The Vampire Armand

The Vampire Armand (1998) is a horror novel by American writer Anne Rice, the sixth in her The Vampire Chronicles series.

The Vampire Armand
The-vampire-armand.jpg
First edition
AuthorAnne Rice
Cover artistDetail of Mercury from Sandro Botticelli's Primavera (1482)
CountryUnited States
LanguageEnglish
SeriesThe Vampire Chronicles
GenreGothic fiction, erotica
PublishedOctober 10, 1998
PublisherKnopf
Media typePrint (Hardcover, Paperback) & audio book
Pages387 (hardcover edition) & 400pp/520 pp (paperback edition)
ISBN978-0-679-45447-2
OCLC38521516
813/.54 21
LC ClassPS3568.I265 V25 1998
Preceded byMemnoch the Devil 
Followed byMerrick 

Plot summaryEdit

With Lestat still in slumber, the vampire coven is reunited around the "brat prince" and the vampire David Talbot asks Armand tell his life story.

Born somewhere in the Kievan Rus in the late 15th century, Armand (at this time called Andrei) becomes an icon painter in a monastery. He is forcefully taken out of this life of prayer and devotion by slave traders, who transport him to Constantinople and then to a brothel in Venice. Soon after his arrival, he is purchased by the vampire Marius de Romanus, who names him Amadeo.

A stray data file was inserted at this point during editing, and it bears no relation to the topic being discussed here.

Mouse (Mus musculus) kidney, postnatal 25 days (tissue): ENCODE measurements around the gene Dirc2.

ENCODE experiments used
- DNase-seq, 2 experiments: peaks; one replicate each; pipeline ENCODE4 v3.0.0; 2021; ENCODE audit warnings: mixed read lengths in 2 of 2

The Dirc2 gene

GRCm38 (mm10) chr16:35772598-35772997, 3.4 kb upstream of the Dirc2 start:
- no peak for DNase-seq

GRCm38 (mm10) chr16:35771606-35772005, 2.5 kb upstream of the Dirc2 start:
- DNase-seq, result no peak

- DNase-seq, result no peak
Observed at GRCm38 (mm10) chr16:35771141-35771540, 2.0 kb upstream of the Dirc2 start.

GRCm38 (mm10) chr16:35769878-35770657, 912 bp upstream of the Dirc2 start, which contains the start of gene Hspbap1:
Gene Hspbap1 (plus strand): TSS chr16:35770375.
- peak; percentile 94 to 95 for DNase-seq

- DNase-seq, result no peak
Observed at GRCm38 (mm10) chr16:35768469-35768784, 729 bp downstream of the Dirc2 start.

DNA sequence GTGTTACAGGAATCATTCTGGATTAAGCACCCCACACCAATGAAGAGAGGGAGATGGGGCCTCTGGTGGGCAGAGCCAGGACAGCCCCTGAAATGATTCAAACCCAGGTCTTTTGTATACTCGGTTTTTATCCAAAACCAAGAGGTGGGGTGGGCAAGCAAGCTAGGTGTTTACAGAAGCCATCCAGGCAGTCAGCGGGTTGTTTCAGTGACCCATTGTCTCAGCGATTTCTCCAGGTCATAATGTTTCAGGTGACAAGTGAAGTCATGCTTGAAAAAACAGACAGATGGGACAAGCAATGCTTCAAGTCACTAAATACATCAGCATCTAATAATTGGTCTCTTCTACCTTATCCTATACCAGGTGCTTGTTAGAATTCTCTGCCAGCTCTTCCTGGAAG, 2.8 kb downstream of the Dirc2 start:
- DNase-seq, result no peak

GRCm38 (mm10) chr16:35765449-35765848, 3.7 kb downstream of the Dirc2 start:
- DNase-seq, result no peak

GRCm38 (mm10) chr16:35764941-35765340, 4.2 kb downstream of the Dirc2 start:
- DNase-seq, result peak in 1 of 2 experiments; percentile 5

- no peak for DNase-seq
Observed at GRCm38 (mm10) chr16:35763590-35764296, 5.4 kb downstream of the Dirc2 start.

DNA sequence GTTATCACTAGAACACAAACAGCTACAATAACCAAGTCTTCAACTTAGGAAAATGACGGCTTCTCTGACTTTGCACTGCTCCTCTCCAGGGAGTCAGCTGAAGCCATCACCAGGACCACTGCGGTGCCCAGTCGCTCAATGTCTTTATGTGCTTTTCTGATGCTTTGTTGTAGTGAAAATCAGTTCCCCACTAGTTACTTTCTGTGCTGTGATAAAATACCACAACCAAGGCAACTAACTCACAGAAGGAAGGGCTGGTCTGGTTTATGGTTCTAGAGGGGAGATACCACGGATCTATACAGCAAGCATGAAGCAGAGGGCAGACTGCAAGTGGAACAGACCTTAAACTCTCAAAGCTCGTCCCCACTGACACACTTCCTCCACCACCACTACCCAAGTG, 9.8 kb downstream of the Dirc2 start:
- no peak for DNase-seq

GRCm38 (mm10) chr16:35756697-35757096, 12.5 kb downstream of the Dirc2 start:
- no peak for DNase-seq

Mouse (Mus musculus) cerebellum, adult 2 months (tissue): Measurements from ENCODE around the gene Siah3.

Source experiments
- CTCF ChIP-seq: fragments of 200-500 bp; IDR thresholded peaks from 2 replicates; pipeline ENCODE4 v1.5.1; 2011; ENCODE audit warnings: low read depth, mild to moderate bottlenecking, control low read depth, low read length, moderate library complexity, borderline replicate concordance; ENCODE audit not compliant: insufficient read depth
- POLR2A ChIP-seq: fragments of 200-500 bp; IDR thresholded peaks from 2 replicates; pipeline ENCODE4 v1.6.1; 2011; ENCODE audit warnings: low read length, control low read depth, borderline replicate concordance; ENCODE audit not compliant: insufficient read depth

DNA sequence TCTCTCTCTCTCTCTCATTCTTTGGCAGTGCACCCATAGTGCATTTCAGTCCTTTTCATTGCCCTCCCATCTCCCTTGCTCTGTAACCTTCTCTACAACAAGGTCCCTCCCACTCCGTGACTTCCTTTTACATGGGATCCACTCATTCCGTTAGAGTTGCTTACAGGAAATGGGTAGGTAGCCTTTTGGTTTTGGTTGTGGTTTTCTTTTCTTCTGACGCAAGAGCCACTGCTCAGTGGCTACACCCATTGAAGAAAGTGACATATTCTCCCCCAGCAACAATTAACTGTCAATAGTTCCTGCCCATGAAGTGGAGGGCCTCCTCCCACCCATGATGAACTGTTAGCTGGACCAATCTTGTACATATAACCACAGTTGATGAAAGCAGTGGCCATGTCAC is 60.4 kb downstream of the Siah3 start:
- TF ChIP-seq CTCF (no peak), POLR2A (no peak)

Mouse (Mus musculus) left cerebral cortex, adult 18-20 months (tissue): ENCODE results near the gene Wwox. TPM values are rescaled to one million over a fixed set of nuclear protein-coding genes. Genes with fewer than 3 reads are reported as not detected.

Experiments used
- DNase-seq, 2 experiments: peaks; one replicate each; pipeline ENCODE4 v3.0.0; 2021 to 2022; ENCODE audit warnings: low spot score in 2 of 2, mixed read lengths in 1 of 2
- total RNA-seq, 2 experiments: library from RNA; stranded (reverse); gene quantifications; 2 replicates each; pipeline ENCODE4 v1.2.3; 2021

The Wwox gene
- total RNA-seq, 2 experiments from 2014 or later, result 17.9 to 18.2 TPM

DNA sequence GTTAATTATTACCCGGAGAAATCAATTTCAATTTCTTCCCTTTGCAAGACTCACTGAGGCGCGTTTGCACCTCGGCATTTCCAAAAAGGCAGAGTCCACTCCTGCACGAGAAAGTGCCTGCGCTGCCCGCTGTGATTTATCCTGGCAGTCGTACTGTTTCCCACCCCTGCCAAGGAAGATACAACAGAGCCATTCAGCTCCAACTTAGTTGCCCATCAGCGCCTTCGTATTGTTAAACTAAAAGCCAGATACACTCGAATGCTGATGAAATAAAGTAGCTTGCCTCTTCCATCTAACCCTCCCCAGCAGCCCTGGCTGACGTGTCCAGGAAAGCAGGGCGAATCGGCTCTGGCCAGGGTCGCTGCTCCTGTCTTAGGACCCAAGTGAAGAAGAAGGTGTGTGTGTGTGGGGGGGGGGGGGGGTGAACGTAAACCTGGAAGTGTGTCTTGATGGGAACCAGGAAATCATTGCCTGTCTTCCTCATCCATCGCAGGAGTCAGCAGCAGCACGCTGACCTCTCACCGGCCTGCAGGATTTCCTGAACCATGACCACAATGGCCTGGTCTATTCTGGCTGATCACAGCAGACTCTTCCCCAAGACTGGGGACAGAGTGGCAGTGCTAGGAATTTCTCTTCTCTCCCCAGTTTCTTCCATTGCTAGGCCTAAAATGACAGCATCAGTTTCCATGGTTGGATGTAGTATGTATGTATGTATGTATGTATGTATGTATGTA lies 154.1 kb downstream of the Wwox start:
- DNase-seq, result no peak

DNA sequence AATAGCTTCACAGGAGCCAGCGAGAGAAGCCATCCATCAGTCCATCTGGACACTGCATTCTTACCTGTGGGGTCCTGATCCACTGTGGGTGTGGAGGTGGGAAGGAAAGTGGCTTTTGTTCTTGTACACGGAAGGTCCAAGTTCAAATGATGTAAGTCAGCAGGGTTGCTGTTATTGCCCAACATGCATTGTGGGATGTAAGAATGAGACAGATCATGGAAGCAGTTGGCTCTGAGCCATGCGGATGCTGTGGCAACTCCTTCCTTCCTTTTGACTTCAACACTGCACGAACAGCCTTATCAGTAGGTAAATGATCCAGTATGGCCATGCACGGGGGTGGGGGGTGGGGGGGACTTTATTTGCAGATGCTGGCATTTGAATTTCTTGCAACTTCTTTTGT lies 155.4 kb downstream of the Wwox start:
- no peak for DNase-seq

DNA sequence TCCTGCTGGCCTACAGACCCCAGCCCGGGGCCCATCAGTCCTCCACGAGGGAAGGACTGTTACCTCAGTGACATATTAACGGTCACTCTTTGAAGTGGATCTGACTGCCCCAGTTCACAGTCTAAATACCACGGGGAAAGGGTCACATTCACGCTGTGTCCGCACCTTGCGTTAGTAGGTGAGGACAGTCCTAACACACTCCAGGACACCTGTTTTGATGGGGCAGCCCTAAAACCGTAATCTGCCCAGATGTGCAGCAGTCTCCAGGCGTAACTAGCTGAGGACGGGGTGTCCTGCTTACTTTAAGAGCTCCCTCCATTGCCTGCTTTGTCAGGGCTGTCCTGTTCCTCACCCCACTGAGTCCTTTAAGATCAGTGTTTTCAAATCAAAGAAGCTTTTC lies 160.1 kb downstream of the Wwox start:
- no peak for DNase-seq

Marius lives the extravagant life of a respected Renaissance painter, and mentors many boys who serve as his apprentices. Marius provides them with education, shelter, and food, and he assists them in finding respectable positions once they are grown. Over time, Amadeo's relationship with Marius develops and they become much closer than Marius is with any of the other boys. In addition to developing a sexual relationship, Amadeo sleeps in Marius' bed, is privy to special privileges, and becomes something of a "head boy" in the household. Still, Marius maintains strict control over Amadeo, and expects industriousness from him in all things.

When Amadeo comes of age, Marius begins Amadeo's education in sexuality and coupling. He takes Amadeo to a brothel, where he remains for several days. Amadeo later visits a male brothel, and makes several observations about the difference in sexual activities with the different genders. There is a distinct bisexuality to Amadeo's nature, as he enjoys activity with either sex. He later has a brief affair with an Englishman called Lord Harlech, who develops an unrequited obsession with Amadeo. During this period, Amadeo befriends and ultimately seduces Bianca Solderini, a wealthy debutante and courtesan whose primary role in life seems to be to throw nightly parties.

Marius eventually divulges his vampire nature to Amadeo, who almost immediately begins asking to be turned. Marius shows Amadeo some of what it means to be immortal, and allows him to join him in the hunt on several occasions. He tells Amadeo that they must always focus on killing evildoers; they assist Bianca by murdering her kinsmen who have been forcing her to poison those from whom they have borrowed money.